Elizabeth Strout My Name Is Lucy Barton: A Novel

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Inhaltsangabe zu „My Name Is Lucy Barton: A Novel“ von Elizabeth Strout

#1 NEW YORK TIMES BESTSELLER • LONGLISTED FOR THE MAN BOOKER PRIZE • A simple hospital visit becomes a portal to the tender relationship between mother and daughter in this extraordinary novel by the Pulitzer Prize–winning author of Olive Kitteridge and The Burgess Boys. NAMED ONE OF THE BEST BOOKS OF THE YEAR BY The Washington Post • The New York Times Book Review • NPR • BookPage • LibraryReads • Minneapolis Star Tribune • St. Louis Post-Dispatch Look for Elizabeth Strout’s highly anticipated new work of fiction, Anything Is Possible, which is available for pre-order now. Lucy Barton is recovering slowly from what should have been a simple operation. Her mother, to whom she hasn’t spoken for many years, comes to see her. Gentle gossip about people from Lucy’s childhood in Amgash, Illinois, seems to reconnect them, but just below the surface lie the tension and longing that have informed every aspect of Lucy’s life: her escape from her troubled family, her desire to become a writer, her marriage, her love for her two daughters. Knitting this powerful narrative together is the brilliant storytelling voice of Lucy herself: keenly observant, deeply human, and truly unforgettable. Praise for My Name Is Lucy Barton “There is not a scintilla of sentimentality in this exquisite novel. Instead, in its careful words and vibrating silences, My Name Is Lucy Barton offers us a rare wealth of emotion, from darkest suffering to—‘I was so happy. Oh, I was happy’—simple joy.”—Claire Messud, The New York Times Book Review “Spectacular . . . Smart and cagey in every way. It is both a book of withholdings and a book of great openness and wisdom. . . . [Strout] is in supreme and magnificent command of this novel at all times.”—Lily King, The Washington Post   “A short novel about love, particularly the complicated love between mothers and daughters, but also simpler, more sudden bonds . . . It evokes these connections in a style so spare, so pure and so profound the book almost seems to be a kind of scripture or sutra, if a very down-to-earth and unpretentious one.”—Marion Winik, Newsday   “Potent with distilled emotion. Without a hint of self-pity, Strout captures the ache of loneliness we all feel sometimes.”—Time “An aching, illuminating look at mother-daughter devotion.”—People “A quiet, sublimely merciful contemporary novel about love, yearning, and resilience in a family damaged beyond words.”—The Boston Globe “Sensitive, deceptively simple . . . It is Lucy’s gentle honesty, complex relationship with her husband, and nuanced response to her mother’s shortcomings that make this novel so subtly powerful. . . . [It’s] more complex than it first appears, and all the more emotionally persuasive for it.”—San Francisco Chronicle “Strout maps the complex terrain of human relationships by focusing on that which is often unspoken and only implied. . . . A powerful addition to Strout’s body of work.”—The Seattle Times “[Strout] reminds us of the power of our stories—and our ability to transcend our troubled narratives.”—Miami Herald “Magnificent.”—Ann Patchett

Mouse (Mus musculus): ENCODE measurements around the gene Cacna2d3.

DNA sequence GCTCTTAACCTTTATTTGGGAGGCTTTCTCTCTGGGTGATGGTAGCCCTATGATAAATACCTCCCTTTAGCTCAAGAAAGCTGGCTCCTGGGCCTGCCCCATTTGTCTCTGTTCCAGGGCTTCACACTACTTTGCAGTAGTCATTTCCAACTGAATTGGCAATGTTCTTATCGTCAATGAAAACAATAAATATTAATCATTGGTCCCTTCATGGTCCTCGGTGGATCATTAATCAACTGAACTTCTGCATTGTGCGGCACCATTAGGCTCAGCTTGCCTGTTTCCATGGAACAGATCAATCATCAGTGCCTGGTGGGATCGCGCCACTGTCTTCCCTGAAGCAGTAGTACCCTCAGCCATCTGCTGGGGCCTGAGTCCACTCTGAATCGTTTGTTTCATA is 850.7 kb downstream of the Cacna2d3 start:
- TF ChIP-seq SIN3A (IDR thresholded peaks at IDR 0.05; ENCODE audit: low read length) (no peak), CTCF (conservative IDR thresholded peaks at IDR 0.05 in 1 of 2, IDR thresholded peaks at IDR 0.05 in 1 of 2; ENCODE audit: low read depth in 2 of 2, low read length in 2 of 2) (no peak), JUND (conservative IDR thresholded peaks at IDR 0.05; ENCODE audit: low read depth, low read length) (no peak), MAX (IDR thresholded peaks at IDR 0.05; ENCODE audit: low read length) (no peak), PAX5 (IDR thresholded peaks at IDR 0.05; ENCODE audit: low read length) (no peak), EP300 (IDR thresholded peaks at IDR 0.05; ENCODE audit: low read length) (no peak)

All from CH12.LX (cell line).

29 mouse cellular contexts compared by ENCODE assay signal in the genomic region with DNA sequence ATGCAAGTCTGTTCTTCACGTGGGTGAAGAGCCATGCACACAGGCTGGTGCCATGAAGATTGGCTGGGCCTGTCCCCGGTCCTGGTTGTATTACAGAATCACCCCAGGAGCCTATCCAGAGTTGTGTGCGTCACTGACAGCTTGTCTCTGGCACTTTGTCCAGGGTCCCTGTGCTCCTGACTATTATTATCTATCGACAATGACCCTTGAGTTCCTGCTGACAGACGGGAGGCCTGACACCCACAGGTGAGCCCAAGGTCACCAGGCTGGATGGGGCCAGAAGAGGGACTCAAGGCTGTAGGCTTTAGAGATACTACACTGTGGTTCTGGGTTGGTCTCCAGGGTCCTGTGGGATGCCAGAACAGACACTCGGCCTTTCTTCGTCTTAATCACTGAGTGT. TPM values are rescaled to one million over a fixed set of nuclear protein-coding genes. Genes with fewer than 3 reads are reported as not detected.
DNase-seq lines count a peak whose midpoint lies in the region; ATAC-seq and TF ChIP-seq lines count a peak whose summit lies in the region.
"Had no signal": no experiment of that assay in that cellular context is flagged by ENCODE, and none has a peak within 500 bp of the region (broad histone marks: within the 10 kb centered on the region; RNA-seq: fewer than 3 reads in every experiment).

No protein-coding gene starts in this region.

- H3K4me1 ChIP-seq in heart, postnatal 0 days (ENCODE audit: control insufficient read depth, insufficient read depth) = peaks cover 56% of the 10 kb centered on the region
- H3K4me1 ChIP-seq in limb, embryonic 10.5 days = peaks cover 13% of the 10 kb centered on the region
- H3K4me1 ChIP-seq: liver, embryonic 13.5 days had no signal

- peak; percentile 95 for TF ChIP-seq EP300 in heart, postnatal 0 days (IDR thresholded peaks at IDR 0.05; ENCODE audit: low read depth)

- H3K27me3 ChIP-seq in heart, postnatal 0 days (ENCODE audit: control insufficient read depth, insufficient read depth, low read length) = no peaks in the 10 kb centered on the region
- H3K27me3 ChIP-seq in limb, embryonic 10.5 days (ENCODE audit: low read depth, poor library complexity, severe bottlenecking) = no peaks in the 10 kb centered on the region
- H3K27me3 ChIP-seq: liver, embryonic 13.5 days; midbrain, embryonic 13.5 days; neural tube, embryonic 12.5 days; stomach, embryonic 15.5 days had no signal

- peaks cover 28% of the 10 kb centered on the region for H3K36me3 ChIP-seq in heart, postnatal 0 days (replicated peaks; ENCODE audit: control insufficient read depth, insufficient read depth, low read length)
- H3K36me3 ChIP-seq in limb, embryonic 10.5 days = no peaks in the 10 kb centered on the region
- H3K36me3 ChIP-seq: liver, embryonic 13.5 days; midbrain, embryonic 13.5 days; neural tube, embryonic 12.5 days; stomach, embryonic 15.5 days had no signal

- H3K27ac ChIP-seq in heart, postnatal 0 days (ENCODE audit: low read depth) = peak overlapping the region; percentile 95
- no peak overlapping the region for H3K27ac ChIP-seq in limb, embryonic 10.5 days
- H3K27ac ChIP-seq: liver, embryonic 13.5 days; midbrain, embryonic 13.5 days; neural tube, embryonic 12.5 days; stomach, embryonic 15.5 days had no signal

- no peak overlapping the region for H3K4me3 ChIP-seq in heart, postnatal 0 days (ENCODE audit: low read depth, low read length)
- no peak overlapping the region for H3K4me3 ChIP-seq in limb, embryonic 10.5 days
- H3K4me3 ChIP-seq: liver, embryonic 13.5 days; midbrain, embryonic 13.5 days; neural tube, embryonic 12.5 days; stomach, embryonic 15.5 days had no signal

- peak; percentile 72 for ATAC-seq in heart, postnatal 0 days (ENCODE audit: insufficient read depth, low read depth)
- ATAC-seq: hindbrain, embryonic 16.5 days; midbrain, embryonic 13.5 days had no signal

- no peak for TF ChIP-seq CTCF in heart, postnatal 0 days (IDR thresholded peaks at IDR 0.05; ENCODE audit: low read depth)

Weinerliche Protagonistin, die Lesestimme hilft auch nicht, zu viel "Ich hatte eine schreckliche Kindheit/ Familie"- Komplex

— ichundelaine
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    My Name Is Lucy Barton: A Novel

    ichundelaine

    08. October 2017 um 10:36

    This book is one of those who made me question myself. After reading RAVING reviews I got the audio book and I listened to it TWICE, yet: I DON'T GET IT! The whole enterprise seems so utterly senseless and useless, and even though Elisabeth Strout's style of writing is rather pleasant, it's by no means a revelation. Meet Lucy Barton, a middle-aged woman coming from what I would consider white trash (who else lives in a garage???). For some mystical reason she has to spend weeks in the hospital and during this time her mother comes to visit and they sit there and talk (or don't) and Lucy takes a stroll down memory lane and how she managed to become a writer, even though she was raised the way she was. I always waited for some sort of AHA-effect, some escalation, but her re-telling of a childhood in a dis-functional family didn't really tickle my pity. I kept asking myself what her effing problem was! She grew up around, poor folks who had somewhat of a drinking problem, but how can this effect your life so much??? She constantly feels sorry for herself and acts like she spend her entire childhood behind a rock!  It doesn't help that the story is read by the most annoying narrator EVER, who sounds like she is about to break into tears any second. I just wanted to slap her and tell her to grow some balls!Maybe I don't get the "subtle" hints, maybe I am too much of a brute for the quiet currents of this story, it just got on my nerves and I wouldn't recommend it. 

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